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What is the main moral of the Faust story?

What is the main moral of the Faust story?

The moral doctrine that Goethe puts forward in Faust teaches that the essential feature of all existence and the law that governs the universe is one of untiring, purposeful, and positive effort, and that man can find his place in life only through striving to participate in this vast cosmic movement, although of …

What is Faust striving to discover?

Faust is trying to get to know all possible things. He wants to know about science, humans and religion. A poodle who has no home follows Faust back to his house. In Faust’s study, the poodle changes into the devil (Mephistopheles).

What is the meaning of Faust by Goethe?

In the poem, Faust is intended by Goethe to represent all humanity. He possesses all the qualities of human ability and motivation, and is, in effect, an archetypal “everyman” figure.

What does Faust find so problematic in the study of theology?

Faust cannot truly accept the lowest supernatural events because he does not believe in the highest supernatural power. He cannot believe in the animals or the witches because Faust cannot believe in the Devil. Faust cannot believe in the Devil, because he does not believe in God.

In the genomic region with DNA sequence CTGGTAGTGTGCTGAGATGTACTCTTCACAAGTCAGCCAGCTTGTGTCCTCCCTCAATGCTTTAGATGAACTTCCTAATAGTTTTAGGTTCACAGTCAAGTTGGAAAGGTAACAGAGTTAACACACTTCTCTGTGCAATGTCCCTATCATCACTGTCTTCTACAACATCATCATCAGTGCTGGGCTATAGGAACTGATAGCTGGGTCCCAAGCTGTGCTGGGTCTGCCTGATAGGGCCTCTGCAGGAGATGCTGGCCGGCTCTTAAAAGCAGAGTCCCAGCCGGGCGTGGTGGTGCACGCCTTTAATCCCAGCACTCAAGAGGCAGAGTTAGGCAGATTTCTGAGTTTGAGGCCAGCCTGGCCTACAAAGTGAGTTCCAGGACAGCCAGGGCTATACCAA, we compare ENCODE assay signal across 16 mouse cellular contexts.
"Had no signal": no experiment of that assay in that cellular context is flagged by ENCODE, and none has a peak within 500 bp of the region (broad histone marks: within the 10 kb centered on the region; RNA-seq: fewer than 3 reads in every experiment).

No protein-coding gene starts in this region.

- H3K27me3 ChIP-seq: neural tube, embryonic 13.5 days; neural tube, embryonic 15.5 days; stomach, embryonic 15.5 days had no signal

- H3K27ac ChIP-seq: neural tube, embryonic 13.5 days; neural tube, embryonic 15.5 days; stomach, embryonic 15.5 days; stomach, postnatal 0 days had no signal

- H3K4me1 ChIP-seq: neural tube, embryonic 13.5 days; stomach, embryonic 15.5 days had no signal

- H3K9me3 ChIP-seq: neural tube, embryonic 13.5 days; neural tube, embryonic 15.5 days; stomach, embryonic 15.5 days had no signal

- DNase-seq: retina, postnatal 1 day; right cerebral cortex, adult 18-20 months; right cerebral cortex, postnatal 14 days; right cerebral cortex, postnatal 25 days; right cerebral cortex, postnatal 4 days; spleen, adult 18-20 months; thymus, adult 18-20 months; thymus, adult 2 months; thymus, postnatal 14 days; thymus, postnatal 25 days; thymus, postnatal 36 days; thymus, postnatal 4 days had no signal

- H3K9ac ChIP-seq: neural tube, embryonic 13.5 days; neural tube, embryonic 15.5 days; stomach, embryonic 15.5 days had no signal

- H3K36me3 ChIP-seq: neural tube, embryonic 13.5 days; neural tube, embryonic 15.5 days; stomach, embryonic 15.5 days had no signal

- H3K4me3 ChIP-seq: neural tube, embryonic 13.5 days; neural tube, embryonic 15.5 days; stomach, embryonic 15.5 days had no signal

What does the Lord believe about Faust?

God firmly believes that Faust will not falter despite the challenges Mephistopheles throws at him and he will remain steadfast in faith (Kierans, 2003; Magnùsdòttir, 2015).

Why is Faust important?

Faust is the protagonist of a classic German legend, based on the historical Johann Georg Faust ( c. 1480–1540). The erudite Faust is highly successful yet dissatisfied with his life, which leads him to make a pact with the Devil at a crossroads, exchanging his soul for unlimited knowledge and worldly pleasures.

Why Is Faust a tragedy of knowledge?

Faust is the image for the tragedy of human individuation because he assumes the image of his individuality, yet of all things that Faust seeks to know, he does not seek himself. Only then will Faust question his consciousness, and rather than disparage his alienation, see it as something essential to feeling at all.

Is Faust a comedy or tragedy?

Faust: A Tragedy is the title given his masterpiece by Johann Wolfgang von Goethe. Yet it might almost as easily be described as a musical comedy, in that it has many comic passages, features many songs, and lacks a tragic ending.